"Zuffa has worked hard to create rules and regulations to give it more credibility and viability," Werth said. "The challenge is to build mixed martial arts as a legitimate sport and to build UFC as the premiere mixed martial arts organization in the process."

While it's still too early to judge the PPV appeal of the new UFC, Millenium Digital Media senior vice president of marketing and programming Peter Smith said the more sanitized version certainly makes it easier for the MSO to distribute the events.

"We have a duty to our customers to provide responsible programming," Smith said. "The fact that the UFC is a more orderly event makes it easier for us to sell."

Another operator executive who wished to remain anonymous added that he'd trade a few less buys for the lack of controversy that the new UFC garners.

"The numbers that we've seen in the new format have been respectable, but there's certainly less controversy surrounding the event," the executive said. "I can see it becoming a consistent source of [PPV] revenue for us."

Seeking viewers

In order to achieve its goals, the UFC will have to market to an audience that is decidedly different from those that found its former form appealing.

Instead of the young, predominantly male audience drawn to popular "sports-entertainment" entities like World Wrestling Entertainment, White said the UFC's audience is the true sports fan — a bit older and interested in competitive pursuits like boxing and collegiate and Olympic wrestling.

"The people who purchase our events are boxing fans and combat fans," White said. "The WWE fans are more into the soap-opera aspect of the event."

Added Werth: "Those who really wanted the blood sport of the old UFC are not our audience. I certainly expect to capture the imagination of the boxing fan."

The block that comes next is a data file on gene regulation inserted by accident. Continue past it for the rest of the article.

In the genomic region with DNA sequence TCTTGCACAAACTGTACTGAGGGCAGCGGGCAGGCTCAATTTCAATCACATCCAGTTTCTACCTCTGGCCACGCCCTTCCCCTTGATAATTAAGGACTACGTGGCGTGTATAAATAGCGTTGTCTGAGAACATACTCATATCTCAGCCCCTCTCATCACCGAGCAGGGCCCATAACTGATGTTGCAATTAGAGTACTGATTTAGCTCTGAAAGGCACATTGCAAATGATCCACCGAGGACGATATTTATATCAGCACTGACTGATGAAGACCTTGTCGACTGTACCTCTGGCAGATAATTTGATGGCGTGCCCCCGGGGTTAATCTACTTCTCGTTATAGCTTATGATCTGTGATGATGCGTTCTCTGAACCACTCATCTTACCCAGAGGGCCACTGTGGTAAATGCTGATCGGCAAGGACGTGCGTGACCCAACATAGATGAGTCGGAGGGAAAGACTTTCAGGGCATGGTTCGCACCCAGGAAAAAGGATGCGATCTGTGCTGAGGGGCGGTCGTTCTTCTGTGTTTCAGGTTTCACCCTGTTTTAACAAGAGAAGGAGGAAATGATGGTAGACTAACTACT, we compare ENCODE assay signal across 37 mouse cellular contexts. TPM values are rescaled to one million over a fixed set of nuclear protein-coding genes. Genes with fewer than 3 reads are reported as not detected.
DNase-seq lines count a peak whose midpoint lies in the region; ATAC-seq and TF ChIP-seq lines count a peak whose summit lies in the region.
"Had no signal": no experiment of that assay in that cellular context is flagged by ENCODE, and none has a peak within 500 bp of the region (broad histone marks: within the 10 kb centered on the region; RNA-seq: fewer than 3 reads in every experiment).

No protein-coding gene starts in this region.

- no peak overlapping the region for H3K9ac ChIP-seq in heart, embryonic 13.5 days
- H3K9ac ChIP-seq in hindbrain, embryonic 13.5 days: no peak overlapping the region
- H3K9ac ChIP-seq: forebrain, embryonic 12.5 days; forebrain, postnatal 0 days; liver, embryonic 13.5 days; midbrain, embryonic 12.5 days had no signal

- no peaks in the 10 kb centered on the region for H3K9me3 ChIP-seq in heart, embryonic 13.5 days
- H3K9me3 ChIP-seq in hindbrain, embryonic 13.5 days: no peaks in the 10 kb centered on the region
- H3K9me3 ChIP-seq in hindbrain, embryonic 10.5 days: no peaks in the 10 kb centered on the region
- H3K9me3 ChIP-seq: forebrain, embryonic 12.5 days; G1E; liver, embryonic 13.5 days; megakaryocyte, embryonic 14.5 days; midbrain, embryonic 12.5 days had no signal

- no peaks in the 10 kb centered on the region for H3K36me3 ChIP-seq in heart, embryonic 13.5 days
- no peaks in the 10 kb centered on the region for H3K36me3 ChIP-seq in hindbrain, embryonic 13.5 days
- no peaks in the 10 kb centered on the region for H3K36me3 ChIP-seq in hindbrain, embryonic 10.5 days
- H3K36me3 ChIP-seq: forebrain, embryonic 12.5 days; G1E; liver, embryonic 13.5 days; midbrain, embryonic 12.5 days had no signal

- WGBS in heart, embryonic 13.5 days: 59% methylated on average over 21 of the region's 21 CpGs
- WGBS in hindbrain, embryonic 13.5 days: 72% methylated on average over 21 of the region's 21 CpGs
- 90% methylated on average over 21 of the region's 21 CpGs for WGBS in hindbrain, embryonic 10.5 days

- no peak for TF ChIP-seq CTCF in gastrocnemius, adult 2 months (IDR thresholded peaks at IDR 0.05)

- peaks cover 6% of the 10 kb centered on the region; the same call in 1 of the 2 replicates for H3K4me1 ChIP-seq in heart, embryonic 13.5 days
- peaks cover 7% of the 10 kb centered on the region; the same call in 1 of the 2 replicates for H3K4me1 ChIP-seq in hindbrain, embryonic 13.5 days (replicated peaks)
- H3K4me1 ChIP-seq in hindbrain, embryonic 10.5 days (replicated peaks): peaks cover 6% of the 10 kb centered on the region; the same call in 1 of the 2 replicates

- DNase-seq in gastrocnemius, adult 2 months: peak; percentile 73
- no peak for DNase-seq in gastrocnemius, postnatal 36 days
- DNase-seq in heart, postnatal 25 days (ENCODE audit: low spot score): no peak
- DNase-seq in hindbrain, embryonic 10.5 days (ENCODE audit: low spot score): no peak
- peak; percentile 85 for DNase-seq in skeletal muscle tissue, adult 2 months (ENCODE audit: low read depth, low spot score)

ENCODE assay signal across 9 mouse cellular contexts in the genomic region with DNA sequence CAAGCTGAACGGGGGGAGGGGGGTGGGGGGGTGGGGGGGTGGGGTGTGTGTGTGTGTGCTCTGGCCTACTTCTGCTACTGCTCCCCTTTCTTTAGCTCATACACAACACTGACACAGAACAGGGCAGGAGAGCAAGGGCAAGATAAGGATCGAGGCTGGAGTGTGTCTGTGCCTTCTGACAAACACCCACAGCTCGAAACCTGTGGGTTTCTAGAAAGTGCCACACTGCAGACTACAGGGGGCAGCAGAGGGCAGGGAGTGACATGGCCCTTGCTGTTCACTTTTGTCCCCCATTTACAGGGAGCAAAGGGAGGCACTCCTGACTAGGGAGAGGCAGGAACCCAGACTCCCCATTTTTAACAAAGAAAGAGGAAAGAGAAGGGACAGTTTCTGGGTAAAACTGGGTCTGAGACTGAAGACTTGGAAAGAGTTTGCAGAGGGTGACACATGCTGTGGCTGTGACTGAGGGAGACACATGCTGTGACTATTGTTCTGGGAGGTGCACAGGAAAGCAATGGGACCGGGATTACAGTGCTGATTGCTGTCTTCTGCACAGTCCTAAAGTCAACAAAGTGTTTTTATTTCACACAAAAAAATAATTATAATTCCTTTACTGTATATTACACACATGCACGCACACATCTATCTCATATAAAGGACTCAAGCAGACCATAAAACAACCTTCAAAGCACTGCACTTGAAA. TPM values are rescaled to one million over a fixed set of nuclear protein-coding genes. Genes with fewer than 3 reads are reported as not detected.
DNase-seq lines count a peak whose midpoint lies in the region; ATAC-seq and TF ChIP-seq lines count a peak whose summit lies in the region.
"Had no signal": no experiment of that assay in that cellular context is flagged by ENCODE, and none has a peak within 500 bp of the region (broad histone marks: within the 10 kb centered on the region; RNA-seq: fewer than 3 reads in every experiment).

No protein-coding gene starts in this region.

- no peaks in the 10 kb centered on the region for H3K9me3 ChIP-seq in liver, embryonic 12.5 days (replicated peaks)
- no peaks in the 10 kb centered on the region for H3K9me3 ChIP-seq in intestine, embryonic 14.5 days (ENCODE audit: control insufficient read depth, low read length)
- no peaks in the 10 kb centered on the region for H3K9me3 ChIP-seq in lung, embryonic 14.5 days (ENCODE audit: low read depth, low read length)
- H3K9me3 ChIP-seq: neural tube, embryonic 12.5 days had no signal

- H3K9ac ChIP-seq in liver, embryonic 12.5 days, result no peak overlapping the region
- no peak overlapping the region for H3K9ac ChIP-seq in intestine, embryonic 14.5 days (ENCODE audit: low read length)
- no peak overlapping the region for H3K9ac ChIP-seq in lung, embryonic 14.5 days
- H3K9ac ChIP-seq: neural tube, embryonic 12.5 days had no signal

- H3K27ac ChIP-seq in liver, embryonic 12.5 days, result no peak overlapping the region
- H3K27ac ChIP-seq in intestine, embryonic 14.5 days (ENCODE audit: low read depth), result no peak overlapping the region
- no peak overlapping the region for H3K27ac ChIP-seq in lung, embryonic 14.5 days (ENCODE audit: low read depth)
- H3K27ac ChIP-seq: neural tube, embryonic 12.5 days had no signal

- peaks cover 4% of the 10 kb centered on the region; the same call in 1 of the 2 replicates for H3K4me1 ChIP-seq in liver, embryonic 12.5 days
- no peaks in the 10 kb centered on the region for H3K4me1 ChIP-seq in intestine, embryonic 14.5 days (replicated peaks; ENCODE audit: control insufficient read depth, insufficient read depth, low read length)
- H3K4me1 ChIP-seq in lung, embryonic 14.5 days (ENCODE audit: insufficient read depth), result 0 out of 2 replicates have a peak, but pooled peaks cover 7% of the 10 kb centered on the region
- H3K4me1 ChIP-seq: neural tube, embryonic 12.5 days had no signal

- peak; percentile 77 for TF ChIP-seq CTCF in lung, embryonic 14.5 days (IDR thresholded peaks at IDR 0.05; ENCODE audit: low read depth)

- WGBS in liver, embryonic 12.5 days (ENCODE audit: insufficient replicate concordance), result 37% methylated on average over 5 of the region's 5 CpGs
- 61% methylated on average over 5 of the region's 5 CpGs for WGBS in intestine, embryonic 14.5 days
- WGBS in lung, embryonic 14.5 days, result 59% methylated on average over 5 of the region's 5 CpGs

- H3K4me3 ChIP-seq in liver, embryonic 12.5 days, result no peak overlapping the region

UFC has already attempted to reach out to sports fans by airing two events nationally on Fox Sports Net last August — the first time the organization has appeared on television outside of PPV.

The shows performed well, averaging around a 0.8 between them, and generating higher ratings than FSN's regularly scheduled boxing series.

The organization also received top billing during a summer episode of FSN's sports-talk show The Best Damn Sports Show Period.

UFC wants to have a network distribution deal in place by first-quarter 2003 to supplement its PPV shows, said White.

"We're talking to two or three networks about a television deal and we hope to have one in place by March," said White, although he refused to reveal specific details. "We have to get our guys on free TV and build up their awareness."

Fox Sports Net confirmed that is considering an expanded role with the UFC.

"We were happy with the results and we're evaluating what we're going to do in 2003," Fox Sports Net director of media relations Tom Chiappetta said. "We know there's an audience out there."

Going beyond cable

The organization also plans to build awareness for what it considers its highly skilled athletes through other non-cable ventures, White said.

UFC has already launched a line of video games that have become strong sellers on both the Microsoft Corp.'s Xbox and Sony Corp.'s PlayStation consoles, he said. Several UFC stars will also appear in an upcoming film starring international martial arts star Jet Li.

"Right now, we have seven or eight guys that we've determined could be breakout stars," White said. Those names include Tito Ortiz, Ricco Rodriguez and Matt Hughes.

Given its ambitious plans, In Demand's York believes the organization has a tremendous amount of upside, which will ultimately benefit the cable industry.

"The product is far more sophisticated that it was during its first incarnation," he said. "The first UFC was like Toughman, but this version is much more polished and there's no doubt that if it stays the course, it can become a major PPV player again."